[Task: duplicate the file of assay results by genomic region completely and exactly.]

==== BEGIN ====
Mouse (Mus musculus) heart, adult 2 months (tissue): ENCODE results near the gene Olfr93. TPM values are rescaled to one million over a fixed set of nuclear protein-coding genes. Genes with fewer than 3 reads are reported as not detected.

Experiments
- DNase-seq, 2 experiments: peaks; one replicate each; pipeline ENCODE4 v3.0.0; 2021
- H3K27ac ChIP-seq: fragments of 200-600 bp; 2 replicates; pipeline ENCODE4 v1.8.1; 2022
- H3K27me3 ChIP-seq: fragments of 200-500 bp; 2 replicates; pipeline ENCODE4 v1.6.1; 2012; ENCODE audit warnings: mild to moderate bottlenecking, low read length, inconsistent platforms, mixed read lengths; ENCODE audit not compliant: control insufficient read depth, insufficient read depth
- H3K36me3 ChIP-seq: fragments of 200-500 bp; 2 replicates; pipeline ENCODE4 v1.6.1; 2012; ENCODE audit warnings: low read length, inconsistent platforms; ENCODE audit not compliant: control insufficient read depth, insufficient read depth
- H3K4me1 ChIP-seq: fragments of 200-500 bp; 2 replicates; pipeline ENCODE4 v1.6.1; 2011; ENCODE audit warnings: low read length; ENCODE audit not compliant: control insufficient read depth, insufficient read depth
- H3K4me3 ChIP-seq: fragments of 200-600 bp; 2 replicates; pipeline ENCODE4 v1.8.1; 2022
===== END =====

Mouse (Mus musculus) heart, adult 2 months (tissue): ENCODE results near the gene Olfr93. TPM values are rescaled to one million over a fixed set of nuclear protein-coding genes. Genes with fewer than 3 reads are reported as not detected.

Experiments
- DNase-seq, 2 experiments: peaks; one replicate each; pipeline ENCODE4 v3.0.0; 2021
- H3K27ac ChIP-seq: fragments of 200-600 bp; 2 replicates; pipeline ENCODE4 v1.8.1; 2022
- H3K27me3 ChIP-seq: fragments of 200-500 bp; 2 replicates; pipeline ENCODE4 v1.6.1; 2012; ENCODE audit warnings: mild to moderate bottlenecking, low read length, inconsistent platforms, mixed read lengths; ENCODE audit not compliant: control insufficient read depth, insufficient read depth
- H3K36me3 ChIP-seq: fragments of 200-500 bp; 2 replicates; pipeline ENCODE4 v1.6.1; 2012; ENCODE audit warnings: low read length, inconsistent platforms; ENCODE audit not compliant: control insufficient read depth, insufficient read depth
- H3K4me1 ChIP-seq: fragments of 200-500 bp; 2 replicates; pipeline ENCODE4 v1.6.1; 2011; ENCODE audit warnings: low read length; ENCODE audit not compliant: control insufficient read depth, insufficient read depth
- H3K4me3 ChIP-seq: fragments of 200-600 bp; 2 replicates; pipeline ENCODE4 v1.8.1; 2022